Battlestar Galactica (BSG) is an American military science fiction television series, and part of the Battlestar Galactica franchise. The show was developed by Ronald D. Moore and executive produced by Moore and David Eick as a re-imagining of the 1978 Battlestar Galactica television series created by Glen A. Larson. The pilot for the series first aired as a three-hour miniseries in December 2003 on the Sci-Fi Channel, which was then followed by four regular seasons, ending its run on March 20, 2009. The cast includes Edward James Olmos, Mary McDonnell, Katee Sackhoff, Jamie Bamber, James Callis, Tricia Helfer, and Grace Park
The Fifth Column is a subgroup of alien Visitors in the 1980s science fiction franchise V. They are depicted as Visitors who oppose the current leadership and plot to rebel against them.
This is a list of Collaborators from the V science fiction franchise.
The Visitors are a fictional invading alien race from the V franchise. The "Visitors" are reptilian humanoids who disguise themselves to look human but prefer to eat live prey, such as mice. In the 1983 and 1984 miniseries the disguised Visitors can be told apart from humans by a reverberating echo in their voices. The re-imagined 2009 versions lack that vocal attribute and thus appear more human. Since the Visitors of both versions are reptilian in origin and nature, females reproduce by laying eggs after mating that eventually hatch into infant aliens.
V: The Final Battle is a 1984 American TV miniseries. It is a sequel to the 1983 miniseries V written by Kenneth Johnson about aliens known as "The Visitors" trying to take over Earth.
The Los Angeles Resistance Cell is an underground rebel organization within the V science fiction franchise. According to the series mythology, the group was formed in response to the invasion of the Earth by the Visitors, a hostile alien species. The cell group is part of a much larger organization called "The Resistance" which is a large collection of cell groups based in different countries or continents that fight the Visitors using whatever available means.
V is a 60-minute weekly television series that aired in the United States on NBC in 1984–85. It is a continuation of the V franchise about an alien invasion of Earth by a carnivorous race of reptilians known as "Visitors", which was originally conceived by American writer, producer, and director Kenneth Johnson. Johnson, however, was not involved in the production of the weekly series. At a cost of one million dollars per episode, V was the most expensive series to be produced for television at that time.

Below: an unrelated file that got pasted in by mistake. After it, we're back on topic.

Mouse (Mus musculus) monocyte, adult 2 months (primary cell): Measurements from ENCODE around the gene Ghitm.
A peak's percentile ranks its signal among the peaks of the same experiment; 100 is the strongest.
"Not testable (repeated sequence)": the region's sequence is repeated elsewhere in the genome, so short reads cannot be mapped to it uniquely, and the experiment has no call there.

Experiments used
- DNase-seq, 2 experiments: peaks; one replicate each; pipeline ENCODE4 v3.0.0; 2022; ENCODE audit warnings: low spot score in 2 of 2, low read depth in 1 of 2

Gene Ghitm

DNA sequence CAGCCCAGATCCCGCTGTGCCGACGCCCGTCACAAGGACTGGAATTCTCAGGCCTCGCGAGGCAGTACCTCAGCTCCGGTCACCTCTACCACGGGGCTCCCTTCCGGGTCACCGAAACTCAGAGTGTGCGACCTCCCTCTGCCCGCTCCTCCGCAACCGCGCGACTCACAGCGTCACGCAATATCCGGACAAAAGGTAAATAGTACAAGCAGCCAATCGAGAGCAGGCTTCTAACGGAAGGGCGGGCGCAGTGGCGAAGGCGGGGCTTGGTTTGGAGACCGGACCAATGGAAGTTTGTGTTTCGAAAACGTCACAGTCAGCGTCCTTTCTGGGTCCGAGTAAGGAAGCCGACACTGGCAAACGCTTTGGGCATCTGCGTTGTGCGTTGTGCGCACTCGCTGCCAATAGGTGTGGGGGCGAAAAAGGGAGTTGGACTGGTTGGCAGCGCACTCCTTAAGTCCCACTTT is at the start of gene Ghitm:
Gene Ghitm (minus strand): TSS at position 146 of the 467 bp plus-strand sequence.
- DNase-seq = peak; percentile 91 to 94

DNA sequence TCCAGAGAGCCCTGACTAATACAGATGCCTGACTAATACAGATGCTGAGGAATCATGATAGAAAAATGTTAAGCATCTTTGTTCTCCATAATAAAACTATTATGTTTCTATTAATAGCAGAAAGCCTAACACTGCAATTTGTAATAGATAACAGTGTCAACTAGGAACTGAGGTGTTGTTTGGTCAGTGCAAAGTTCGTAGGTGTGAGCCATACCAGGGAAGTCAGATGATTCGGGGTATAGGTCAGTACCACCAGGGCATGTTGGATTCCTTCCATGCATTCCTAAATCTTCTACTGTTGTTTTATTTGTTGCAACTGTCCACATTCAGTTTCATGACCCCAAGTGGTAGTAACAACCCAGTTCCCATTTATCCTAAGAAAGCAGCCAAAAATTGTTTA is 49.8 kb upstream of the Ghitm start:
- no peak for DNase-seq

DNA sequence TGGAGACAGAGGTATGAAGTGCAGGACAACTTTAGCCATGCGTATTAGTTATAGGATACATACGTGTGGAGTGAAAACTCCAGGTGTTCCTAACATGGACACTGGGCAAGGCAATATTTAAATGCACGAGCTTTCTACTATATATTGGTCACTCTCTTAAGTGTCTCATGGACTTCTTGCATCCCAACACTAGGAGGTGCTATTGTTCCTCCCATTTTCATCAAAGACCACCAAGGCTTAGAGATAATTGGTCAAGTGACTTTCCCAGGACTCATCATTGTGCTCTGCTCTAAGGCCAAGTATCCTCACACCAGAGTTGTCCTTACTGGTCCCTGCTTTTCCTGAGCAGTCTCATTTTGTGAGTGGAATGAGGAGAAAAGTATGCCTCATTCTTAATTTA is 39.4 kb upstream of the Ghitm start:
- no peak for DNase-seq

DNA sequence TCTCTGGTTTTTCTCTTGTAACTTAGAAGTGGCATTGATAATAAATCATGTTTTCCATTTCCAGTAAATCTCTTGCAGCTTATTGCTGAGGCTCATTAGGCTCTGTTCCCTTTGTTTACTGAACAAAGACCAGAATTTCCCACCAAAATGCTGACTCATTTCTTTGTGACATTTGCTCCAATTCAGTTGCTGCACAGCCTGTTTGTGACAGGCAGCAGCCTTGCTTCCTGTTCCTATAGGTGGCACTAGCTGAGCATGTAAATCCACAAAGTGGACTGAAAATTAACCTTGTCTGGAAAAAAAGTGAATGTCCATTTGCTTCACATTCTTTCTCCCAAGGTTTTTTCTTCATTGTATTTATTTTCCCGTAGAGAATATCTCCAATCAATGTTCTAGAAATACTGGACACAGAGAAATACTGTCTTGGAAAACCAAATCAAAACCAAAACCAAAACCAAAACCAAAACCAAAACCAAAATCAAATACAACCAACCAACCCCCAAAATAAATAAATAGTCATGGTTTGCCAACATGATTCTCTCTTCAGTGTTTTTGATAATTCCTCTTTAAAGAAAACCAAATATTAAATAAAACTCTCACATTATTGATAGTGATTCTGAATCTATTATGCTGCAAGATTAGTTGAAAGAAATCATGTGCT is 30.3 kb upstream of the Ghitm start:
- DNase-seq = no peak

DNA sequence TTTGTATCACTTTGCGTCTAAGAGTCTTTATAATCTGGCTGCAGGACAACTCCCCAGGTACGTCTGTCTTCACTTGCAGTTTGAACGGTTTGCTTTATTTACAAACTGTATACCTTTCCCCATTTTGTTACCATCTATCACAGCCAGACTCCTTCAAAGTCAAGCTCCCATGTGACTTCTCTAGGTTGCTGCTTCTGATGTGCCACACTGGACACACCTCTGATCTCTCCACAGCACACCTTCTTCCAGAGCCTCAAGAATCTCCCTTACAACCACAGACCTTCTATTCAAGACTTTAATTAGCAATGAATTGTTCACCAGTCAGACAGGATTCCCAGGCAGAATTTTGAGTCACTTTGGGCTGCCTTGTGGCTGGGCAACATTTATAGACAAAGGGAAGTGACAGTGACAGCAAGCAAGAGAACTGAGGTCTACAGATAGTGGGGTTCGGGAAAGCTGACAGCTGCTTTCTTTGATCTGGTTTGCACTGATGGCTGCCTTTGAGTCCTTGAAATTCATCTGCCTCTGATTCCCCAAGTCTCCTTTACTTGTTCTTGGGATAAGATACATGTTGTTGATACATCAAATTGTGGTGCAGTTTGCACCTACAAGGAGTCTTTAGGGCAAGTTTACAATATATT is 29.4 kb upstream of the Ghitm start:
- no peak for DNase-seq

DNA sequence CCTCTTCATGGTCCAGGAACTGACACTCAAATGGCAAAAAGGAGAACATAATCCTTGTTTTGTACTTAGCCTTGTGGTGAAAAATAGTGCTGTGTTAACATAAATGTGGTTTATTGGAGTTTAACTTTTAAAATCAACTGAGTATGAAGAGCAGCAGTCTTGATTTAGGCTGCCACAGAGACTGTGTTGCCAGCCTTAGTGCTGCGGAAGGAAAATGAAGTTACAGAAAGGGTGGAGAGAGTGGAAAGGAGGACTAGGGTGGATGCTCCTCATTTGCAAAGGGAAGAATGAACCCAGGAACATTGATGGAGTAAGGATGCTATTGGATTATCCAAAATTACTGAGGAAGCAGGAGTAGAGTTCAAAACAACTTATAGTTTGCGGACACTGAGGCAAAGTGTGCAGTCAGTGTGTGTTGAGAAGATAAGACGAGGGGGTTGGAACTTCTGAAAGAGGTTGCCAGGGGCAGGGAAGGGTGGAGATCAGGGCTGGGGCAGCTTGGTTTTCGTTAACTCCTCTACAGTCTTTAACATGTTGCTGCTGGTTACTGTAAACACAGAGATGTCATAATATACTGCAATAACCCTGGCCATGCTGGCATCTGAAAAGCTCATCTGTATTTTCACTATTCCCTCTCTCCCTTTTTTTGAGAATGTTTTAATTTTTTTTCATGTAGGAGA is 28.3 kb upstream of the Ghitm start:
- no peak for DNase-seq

V: The Second Generation is a novel written by American television writer/producer Kenneth Johnson. It is an alternative sequel to his 1983 science fiction television miniseries V, which depicted an alien invasion of Earth by an advanced race of carnivorous reptilians known as "The Visitors." The novel was released on February 5, 2008.
Alien Siege is a 2005 Sci-Fi Channel Original Movie about an alien race that comes to Earth seeking a cure to a deadly virus, for which the antidote is human blood.
V is an American science fiction television series that ran for two seasons on ABC, from November 3, 2009, to March 15, 2011. A remake of the 1983 miniseries created by Kenneth Johnson, the new series chronicles the arrival on Earth of a technologically-advanced alien species which ostensibly comes in peace, but actually has sinister motives. V stars Elizabeth Mitchell and Morena Baccarin, and is executive produced by Scott Rosenbaum, Yves Simoneau, Scott Peters, Steve Pearlman, and Jace Hall. The series was produced by The Scott Peters Company, HDFilms and Warner Bros. Television. On May 13, 2011, ABC announced that V was canceled.
"Pilot" is the series premiere of the 2009 reimagining of the 1983 miniseries V created by Kenneth Johnson. The episode's teleplay was written by Scott Peters, with story credit going to Johnson and Peters. Yves Simoneau directed the episode, which originally aired in the United States on ABC on November 3, 2009. The episode sees spaceships appear over 29 of the world's major cities. Though the alien "Visitors" claim to come in peace, it transpires that they have been infiltrating the planet for decades, and are planning on enslaving the human species.
Reptilian humanoids or simply, reptilians are purported humanoids with the characteristics of reptiles that play a prominent role in fantasy, science fiction, ufology, and conspiracy theories. The idea of reptilians was popularised by David Icke, a conspiracy theorist who claims shape-shifting reptilian aliens control Earth by taking on human form and gaining political power to manipulate human societies. Icke has stated on multiple occasions that many world leaders are, or are possessed by, so-called reptilians.